Climate change is a collective action problem that has often been analyzed as a Prisoner's Dilemma. States have an incentive to free ride on the efforts of others. Yet around the globe national and sub-national governments are introducing regulatory measures to reduce emissions that can be fairly characterized as unilateral actions. The US and China, the world's two largest emitters, are at the forefront. Indeed the evidence of states beginning to depart from business-as-usual behavior raises the possibility that the characterizations of climate change as a Prisoner's Dilemma may apply less strongly to the problem and that something else may be starting to happen. Accordingly, this article considers: (i) to what extent nations are taking unilateral action to address climate change; and (ii) in the context of climate change, which is considered one of the greatest global collective action problems the world has faced, what are the possible economic explanations for nations to act in a unilateral fashion and what are the normative reasons for doing so. We justify regulatory unilateralism on economic, geopolitical and moral grounds, and argue that regulatory unilateralism may offer the best hope of triggering a race to cut emissions. A race rather than prolonged negotiations is what is required at this moment in climate history.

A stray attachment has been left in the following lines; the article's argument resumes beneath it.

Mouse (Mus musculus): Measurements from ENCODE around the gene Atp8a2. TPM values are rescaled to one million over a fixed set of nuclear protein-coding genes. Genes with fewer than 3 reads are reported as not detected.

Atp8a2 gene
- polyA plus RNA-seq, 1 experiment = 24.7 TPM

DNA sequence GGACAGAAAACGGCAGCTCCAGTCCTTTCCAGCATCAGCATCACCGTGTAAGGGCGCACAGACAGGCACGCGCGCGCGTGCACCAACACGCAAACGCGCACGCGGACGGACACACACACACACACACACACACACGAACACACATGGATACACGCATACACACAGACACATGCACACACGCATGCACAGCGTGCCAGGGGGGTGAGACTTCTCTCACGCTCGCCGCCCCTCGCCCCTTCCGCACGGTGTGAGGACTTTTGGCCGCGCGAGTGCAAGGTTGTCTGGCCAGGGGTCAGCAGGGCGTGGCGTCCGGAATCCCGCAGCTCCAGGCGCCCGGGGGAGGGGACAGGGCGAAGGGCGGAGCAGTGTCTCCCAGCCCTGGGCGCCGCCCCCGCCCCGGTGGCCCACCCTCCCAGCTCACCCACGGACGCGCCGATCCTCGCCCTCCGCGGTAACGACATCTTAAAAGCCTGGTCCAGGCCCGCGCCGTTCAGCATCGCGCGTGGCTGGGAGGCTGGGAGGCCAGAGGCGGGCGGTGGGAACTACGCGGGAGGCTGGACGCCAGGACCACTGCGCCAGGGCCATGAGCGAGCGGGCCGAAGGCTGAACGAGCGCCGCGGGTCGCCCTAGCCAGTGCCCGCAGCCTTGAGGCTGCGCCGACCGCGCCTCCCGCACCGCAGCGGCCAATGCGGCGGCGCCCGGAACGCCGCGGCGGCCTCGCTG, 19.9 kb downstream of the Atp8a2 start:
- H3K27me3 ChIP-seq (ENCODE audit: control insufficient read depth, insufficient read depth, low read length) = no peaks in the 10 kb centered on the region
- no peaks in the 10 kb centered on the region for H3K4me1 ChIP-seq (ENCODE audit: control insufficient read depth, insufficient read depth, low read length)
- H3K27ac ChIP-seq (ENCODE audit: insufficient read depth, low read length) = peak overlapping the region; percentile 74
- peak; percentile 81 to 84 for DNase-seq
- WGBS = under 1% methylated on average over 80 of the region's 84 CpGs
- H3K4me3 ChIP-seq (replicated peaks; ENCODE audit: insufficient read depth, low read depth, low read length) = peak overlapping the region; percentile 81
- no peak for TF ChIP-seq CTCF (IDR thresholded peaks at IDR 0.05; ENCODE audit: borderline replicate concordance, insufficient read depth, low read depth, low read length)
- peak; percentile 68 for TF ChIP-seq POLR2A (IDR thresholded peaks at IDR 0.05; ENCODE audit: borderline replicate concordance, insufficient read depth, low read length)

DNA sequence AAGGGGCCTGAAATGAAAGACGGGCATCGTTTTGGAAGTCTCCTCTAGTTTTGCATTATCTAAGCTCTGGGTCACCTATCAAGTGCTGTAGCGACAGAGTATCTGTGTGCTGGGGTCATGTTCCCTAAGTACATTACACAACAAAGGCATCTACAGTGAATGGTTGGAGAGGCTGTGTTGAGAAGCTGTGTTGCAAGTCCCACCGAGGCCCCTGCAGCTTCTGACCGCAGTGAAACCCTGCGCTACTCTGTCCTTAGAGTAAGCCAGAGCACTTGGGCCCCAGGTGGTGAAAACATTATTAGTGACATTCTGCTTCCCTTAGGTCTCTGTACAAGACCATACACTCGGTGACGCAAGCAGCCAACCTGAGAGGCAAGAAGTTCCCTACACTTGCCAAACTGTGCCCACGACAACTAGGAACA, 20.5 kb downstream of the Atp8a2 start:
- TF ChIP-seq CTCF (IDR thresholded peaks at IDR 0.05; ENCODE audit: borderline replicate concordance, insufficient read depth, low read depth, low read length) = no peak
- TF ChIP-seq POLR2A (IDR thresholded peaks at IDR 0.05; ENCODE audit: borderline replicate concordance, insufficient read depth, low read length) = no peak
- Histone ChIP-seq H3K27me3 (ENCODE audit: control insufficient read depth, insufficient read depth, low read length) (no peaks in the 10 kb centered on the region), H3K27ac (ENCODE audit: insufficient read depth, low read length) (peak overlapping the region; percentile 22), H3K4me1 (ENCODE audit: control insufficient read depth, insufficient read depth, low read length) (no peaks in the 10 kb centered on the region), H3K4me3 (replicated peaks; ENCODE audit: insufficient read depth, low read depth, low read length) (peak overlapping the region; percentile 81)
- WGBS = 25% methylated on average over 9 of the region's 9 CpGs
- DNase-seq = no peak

Need to gain a better understanding of the extent and depth of regulatory unilateral action on climate change being undertaken by all states at the national and sub-national levels.
Need to question whether the Prisoner's Dilemma framework captures the real-world dynamics of the problem of climate change.
Be aware of the wide range of co-benefits from taking unilateral measures. These go beyond economic benefits to include, for example, the geopolitical benefit a state has from preserving the existing order and avoiding worst-case climate scenarios.
Unilateral measures should be chosen based on a country's regulatory and innovation capabilities.